A new exhibition exploring the relationship between birds and humans is variously gaudy, delightful and disturbing. We sent two ecologists along to review the show.
Researchers are planning to monitor orange-bellied parrot nests all summer to make sure they raise chicks successfully.
How and why these bizarre stars of Planet Earth II ended up living in icy lakes high in the Andes mountains.
Bird diversity may be the secret to forest resilience.
Well-intended efforts to reduce food waste could threaten some birds and animal species, a new paper has warned.
For more than three decades an egg found in a remote Australian desert was thought to be from a rare nocturnal parrot. So what happened when scientists decided to double-check?
Metallic starlings – not the kind that live in your roof – breed in huge colonies that draw thousands of animals.
Bird baths are more than just ornamental splash pools. They're also a site where animals socialise and intense rivalries play out. And bird bath design, location and cleanliness can have a big impact.
Whether you live in an urban apartment or a rural homestead, your outdoor area is more than just a private space. It's a thriving ecosystem.
When is a galah not a galah? That depends on which scientific name is attached to the Australian bird. There's been some confusion over this, which DNA testing has finally solved.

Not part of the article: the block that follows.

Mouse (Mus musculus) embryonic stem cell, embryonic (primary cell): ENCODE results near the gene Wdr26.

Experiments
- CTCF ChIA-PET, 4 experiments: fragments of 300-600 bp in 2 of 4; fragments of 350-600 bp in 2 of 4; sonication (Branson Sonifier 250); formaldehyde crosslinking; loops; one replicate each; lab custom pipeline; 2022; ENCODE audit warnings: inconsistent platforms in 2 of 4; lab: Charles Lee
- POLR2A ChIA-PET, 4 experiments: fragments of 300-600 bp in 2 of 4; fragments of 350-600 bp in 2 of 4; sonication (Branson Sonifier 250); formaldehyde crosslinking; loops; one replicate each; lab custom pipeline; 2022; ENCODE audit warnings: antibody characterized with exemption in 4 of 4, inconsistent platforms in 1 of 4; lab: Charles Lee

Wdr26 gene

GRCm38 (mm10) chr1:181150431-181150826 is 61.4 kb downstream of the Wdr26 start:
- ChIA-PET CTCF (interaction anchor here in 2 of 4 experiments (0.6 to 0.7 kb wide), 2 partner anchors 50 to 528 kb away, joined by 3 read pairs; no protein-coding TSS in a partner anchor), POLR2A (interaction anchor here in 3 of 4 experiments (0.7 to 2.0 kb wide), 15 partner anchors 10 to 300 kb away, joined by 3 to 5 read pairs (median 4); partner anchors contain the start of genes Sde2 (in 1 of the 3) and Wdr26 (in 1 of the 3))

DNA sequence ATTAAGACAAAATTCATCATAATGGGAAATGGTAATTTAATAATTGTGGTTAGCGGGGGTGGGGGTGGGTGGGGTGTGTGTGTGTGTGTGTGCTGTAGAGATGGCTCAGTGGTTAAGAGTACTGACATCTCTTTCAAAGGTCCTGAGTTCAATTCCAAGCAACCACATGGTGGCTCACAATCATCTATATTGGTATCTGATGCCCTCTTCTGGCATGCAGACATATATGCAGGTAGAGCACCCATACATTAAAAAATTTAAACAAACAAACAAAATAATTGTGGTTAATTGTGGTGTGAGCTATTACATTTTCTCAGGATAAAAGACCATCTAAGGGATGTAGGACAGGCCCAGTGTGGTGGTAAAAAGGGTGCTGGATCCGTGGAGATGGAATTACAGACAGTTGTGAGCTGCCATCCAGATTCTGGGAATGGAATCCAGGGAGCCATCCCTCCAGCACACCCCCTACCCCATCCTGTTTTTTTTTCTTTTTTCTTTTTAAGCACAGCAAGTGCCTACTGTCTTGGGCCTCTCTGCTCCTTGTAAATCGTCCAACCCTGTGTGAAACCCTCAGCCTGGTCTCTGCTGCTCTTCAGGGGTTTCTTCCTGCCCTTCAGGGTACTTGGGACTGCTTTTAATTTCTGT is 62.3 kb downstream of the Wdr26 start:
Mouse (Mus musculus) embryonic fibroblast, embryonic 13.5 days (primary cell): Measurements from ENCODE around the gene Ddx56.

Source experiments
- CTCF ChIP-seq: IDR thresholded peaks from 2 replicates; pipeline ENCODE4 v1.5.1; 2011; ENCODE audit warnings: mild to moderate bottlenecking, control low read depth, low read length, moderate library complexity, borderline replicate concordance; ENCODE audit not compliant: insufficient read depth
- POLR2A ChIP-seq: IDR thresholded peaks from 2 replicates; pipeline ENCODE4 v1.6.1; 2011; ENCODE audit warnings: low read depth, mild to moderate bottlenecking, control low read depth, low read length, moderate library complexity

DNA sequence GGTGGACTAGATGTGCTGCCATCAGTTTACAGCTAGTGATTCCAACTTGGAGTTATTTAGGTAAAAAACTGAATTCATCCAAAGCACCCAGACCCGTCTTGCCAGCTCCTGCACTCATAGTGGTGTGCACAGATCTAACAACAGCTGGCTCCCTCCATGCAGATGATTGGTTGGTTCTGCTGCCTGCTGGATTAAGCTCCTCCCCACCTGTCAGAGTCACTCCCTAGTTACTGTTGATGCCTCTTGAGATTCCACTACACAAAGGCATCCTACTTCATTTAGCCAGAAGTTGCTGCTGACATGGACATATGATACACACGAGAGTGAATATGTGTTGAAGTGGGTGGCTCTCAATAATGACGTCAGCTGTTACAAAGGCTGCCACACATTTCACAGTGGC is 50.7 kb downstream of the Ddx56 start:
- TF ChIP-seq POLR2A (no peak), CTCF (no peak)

Our citizen science project was designed to record bird sounds but produced some surprisingly funny impressions.
An exciting discovery suggests small pterosaurs weren't forced out by the rise of birds.
New research reveals that the first songbirds emerged from Australia when a new chain of islands formed.
Seagulls in flight are a nuisance no more.
Migratory birds play key ecological roles. and connect us with nature. The 1916 Migratory Bird Treaty curbed overhunting, but birds face other threats today that require international solutions.
Perfectly adapted for European life, these bright green birds will soon become part of the scenery.
The Nullarbor is an arid, treeless expanse today. But several hundred thousand years ago it was home to a menagerie of species, including two newly discovered giant cuckoo-like birds.
New research explains why habitat loss means male willow warblers now outnumber females – and that's bad news for the species.
The Earth is full of many varied species from the largest mammals to the tiniest organisms. But we now think there could be ten times more species than was originally thought.
For the first time, feathers, bone and skin of the earliest birds have been found, trapped in amber.